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Risk awareness in secondary stroke prevention

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Title: Risk awareness in secondary stroke prevention
Authors: Slark, Julia Suzanne
Item Type: Thesis or dissertation
Abstract: Stroke is the single largest cause of disability and second highest cause of death globally. It is estimated that 10 million people a year are affected by stroke in the United Kingdom (UK). Of the 130,000 annual new stroke occurrences in the UK, one third will go on to have a further stroke. Recurrent stroke is more likely to be fatal than first stroke and survivors are more likely to be left with major disability. Many stroke patients do not adhere to secondary prevention strategies due to complex reasons, including lack of appreciation of their high risk of a secondary cardiovascular event. Long-term secondary prevention remains a desired goal in the management of stroke survivors, however, studies have shown that current strategies are not routinely and universally working. Hypothesis: Raising awareness of secondary stroke risk may improve stroke survivor’s adherence to secondary prevention strategies after stroke. Results: A survey of the general public (n=1019) and a population-based study of over 600 stroke survivors found that knowledge about Blood Pressure (BP) and stroke risk factors was poor in high risk populations. Only 55% of stroke survivors were able to cite any well-known vascular risk factors. However, those who were appropriately risk-aware significantly improved their health behaviour post-stroke by consuming less alcohol (P<0.001), less salt (P=0.05) and eating a healthy diet (P=0.02). Further, In a Randomised Controlled Trial setting an intervention to increase risk awareness was successful in increasing awareness (P=0.04) and resulted in a significant increase in knowledge of stroke sub-type (95% CI 0.72-0.677, P<0.001), risk factor control of systolic BP (95% CI 12.1-10.4, P=0.01) and increased the number of healthy lifestyle behaviour changes made at follow-up (P<0.001). Conclusions: Increasing risk awareness is potentially an important mechanism to improve health behaviour following stroke and may improve risk factor control as part of secondary stroke prevention.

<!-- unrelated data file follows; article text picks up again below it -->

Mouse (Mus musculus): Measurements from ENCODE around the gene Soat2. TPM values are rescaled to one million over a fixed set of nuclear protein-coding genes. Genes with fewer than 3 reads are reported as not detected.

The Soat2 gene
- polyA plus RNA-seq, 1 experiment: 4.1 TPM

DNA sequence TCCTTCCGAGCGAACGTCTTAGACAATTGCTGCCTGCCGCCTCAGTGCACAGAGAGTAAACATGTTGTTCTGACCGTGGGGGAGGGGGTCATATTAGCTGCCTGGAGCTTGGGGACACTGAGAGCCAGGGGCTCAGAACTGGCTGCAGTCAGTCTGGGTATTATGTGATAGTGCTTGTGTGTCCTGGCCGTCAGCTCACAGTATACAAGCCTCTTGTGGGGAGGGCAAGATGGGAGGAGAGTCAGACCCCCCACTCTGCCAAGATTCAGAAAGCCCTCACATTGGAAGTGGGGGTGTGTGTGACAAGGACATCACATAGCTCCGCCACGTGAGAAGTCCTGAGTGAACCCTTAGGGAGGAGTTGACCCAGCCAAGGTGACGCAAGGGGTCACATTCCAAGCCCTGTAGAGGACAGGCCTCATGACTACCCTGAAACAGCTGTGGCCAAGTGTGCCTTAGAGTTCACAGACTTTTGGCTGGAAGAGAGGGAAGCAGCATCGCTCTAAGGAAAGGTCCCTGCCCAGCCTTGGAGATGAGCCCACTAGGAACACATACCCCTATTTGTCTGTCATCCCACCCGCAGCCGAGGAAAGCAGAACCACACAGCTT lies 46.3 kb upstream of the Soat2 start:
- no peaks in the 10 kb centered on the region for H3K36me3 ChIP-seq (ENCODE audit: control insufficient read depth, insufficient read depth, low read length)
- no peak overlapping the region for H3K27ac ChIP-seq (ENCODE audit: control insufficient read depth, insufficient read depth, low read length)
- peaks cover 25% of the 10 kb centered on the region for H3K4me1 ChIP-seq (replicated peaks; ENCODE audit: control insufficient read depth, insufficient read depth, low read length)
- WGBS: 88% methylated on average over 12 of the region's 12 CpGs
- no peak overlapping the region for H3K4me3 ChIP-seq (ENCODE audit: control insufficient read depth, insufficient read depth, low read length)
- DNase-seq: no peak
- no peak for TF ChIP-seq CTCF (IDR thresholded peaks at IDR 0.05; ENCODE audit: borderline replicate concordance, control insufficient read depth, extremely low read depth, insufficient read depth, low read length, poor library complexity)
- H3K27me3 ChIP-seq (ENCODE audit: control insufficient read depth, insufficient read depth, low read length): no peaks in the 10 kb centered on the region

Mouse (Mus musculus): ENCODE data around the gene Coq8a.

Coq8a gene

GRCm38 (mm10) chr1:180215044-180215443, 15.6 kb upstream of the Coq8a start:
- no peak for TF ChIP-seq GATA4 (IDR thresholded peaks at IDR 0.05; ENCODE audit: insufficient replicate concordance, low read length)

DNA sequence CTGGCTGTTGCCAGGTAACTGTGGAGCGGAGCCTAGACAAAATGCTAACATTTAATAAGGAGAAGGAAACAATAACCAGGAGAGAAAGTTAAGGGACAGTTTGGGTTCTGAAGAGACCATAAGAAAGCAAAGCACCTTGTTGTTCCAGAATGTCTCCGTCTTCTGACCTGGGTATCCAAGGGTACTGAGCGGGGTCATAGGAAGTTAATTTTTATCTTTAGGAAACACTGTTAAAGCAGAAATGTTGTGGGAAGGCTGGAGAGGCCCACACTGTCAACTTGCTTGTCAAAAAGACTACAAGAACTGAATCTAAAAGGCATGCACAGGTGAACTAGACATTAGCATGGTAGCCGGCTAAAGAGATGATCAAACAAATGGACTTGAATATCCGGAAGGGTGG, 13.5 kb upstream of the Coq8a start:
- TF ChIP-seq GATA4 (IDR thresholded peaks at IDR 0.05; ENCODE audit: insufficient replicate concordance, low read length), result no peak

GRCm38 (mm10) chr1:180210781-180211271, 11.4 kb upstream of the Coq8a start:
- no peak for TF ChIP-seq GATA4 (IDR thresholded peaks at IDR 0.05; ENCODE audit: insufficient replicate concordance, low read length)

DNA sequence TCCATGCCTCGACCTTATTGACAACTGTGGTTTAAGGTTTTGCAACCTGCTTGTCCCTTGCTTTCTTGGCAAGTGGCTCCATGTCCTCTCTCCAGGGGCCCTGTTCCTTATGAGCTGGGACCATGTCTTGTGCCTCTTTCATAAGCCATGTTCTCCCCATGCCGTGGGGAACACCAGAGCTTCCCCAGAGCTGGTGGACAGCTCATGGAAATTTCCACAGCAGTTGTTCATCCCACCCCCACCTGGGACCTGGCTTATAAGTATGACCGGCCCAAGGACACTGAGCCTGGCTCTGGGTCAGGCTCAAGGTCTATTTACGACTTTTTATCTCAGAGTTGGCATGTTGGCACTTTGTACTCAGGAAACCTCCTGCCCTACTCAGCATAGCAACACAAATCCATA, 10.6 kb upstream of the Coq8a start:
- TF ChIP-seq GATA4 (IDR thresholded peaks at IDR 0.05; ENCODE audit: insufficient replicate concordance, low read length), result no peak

Issue Date: 2012
Date Awarded: Feb-2012
URI: http://hdl.handle.net/10044/1/9297
DOI: https://doi.org/10.25560/9297
Supervisor: Sharma, Pankaj
Author: Slark, Julia Suzanne
Department: Medicine: Department of Clinical Neuroscience
Publisher: Imperial College London
Qualification Level: Doctoral
Qualification Name: Doctor of Philosophy (PhD)
Appears in Collections:Department of Clinical Sciences PhD Theses

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